Ashtanga Yoga


Yoga is a vast subject which has been researched over many thousands of years. There are many different branches of Yoga, all essentially have the same purpose, to achieve a stable balance between the mind and the body, and to become aware our true nature.

Ashtanga Yoga as we know it today originated in Mysore, India. Sri T. Krishnamacharya and Sri K. Pattabhi Jois are the two main proponents of this system. The story goes Krishnamacharya learned this system of yoga from Ramamohan Brachmachari in the Himalayan mountains of Nepal. He spent seven and a half years studying with Brachmachari. After curing the Maharaja of Mysore of his ailments, Krishnamacharya was hired to teach the royal family yoga and was given the wing of a nearby palace to set up a Yogashala or yoga school. It’s at this Yogashala that Krishnamacharya met Pattabhi Jois. At 12 years of age, Pattabhi Jois became a student of Krishnamacharya, and studied with him for over 30 years. Krishnamacharya taught Jois the Ashtanga system. Jois settled in Mysore with a family, and set up a small yoga studio in the basement of his house. He taught here for many years, teaching locals and healing the sick. It wasn’t until the late sixties that westerners discovered Jois and ashtanga became popularised in the west.

Ashtanga Yoga as taught by Sri K. Pattabhi Jois is a practice of mindfulness guided by conscious breathing. A string of intelligently sequenced asanas are learned and practiced over time to assist in removing the layers of conditioned existence which hinder us from embracing the truth of who we are.

The method, a refinement of the results of millennia of profound action by yogis in India, is designed to systematically clear blockages, build strength and tune undeveloped areas in the physical body; over time, this kinaesthetic work practiced in the body begins to replicate itself at the level of mind, clearing blockages, building strength, tuning. Regular practice sustained over time is absolutely necessary to achieve these goals, and to overcome stumbling blocks encountered along the way, yet the system is so potent that practitioners feel changes after a single practice.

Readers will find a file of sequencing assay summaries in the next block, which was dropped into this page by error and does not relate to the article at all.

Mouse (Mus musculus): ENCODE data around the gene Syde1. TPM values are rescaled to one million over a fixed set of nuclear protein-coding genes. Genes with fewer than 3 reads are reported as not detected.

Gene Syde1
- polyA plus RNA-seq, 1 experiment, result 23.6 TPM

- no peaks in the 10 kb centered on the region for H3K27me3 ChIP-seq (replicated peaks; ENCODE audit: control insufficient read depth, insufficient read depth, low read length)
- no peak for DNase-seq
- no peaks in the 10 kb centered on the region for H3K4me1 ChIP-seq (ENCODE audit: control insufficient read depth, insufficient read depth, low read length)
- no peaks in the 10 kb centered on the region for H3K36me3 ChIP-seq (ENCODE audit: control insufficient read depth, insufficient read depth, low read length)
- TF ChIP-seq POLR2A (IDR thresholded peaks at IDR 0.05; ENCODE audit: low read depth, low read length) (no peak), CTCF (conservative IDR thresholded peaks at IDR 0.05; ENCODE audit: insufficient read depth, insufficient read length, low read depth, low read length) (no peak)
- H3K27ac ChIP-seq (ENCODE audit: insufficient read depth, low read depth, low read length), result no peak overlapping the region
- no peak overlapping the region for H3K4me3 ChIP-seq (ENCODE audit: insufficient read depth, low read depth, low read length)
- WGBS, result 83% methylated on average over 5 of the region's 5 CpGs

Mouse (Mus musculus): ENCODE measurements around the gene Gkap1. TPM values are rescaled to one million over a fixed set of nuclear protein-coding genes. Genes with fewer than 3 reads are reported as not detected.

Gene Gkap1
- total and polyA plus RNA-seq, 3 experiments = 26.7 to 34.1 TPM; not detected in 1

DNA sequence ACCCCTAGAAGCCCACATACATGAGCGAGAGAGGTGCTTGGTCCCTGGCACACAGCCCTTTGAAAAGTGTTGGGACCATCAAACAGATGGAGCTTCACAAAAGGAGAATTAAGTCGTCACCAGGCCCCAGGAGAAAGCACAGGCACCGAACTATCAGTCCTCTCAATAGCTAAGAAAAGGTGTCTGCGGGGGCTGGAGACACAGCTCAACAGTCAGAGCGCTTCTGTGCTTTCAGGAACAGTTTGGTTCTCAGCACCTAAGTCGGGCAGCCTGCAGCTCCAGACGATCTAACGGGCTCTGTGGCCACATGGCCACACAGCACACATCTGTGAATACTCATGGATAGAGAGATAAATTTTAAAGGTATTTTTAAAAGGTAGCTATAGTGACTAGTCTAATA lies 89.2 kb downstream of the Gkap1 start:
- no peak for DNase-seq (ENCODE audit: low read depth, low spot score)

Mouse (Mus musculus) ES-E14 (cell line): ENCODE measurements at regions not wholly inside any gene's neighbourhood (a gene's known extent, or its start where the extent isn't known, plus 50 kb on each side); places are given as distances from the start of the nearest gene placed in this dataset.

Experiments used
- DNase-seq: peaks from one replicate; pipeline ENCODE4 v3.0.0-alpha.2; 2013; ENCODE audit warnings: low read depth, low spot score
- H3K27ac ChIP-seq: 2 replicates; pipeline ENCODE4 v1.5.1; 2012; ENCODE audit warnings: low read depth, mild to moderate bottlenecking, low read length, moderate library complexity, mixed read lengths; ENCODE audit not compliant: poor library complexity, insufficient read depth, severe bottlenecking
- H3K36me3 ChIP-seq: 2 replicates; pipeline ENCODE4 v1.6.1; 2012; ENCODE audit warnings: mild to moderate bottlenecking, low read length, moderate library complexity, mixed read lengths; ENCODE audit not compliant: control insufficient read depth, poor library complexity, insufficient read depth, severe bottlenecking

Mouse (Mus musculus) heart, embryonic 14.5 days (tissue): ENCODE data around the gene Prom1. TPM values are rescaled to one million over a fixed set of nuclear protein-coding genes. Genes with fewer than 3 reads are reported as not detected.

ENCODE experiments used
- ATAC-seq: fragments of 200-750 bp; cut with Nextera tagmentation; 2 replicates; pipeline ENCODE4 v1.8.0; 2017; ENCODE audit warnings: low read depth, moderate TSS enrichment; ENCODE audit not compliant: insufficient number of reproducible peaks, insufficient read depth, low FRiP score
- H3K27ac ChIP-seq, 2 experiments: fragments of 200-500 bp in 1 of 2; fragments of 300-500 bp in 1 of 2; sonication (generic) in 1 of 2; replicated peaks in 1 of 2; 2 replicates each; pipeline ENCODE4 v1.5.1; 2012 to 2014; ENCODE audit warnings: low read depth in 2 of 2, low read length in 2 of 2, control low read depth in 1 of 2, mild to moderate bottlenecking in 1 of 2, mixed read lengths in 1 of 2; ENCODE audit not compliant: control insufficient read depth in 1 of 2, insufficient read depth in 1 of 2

Krishnamacharya, and in turn Pattabhi Jois, have regularly emphasized the quest for personal health as an essential part of yogic activity. The body becomes strong and beautiful; the nervous system awakens, heals and feels with fuller precision; pathology in the body and mind is revealed and cleared; immaturity in the body and mind is revealed and exposed to both evolutionary rigor and the love which is purified attention; pleasant gifts along the path of the greater work of steadily deepening and expanding the capacity for attention and applying it towards the work of enlightening the body and mind, allowing increasingly constant access to collective soul and collective spirit.

Traditionally, the practitioner engages the system six days a week,taking breaks when the moon is full or new. I have taken on the full rigor of this path and offer to teach it to those who so desire. If you’re willing to come and work, I’d love to share it with you.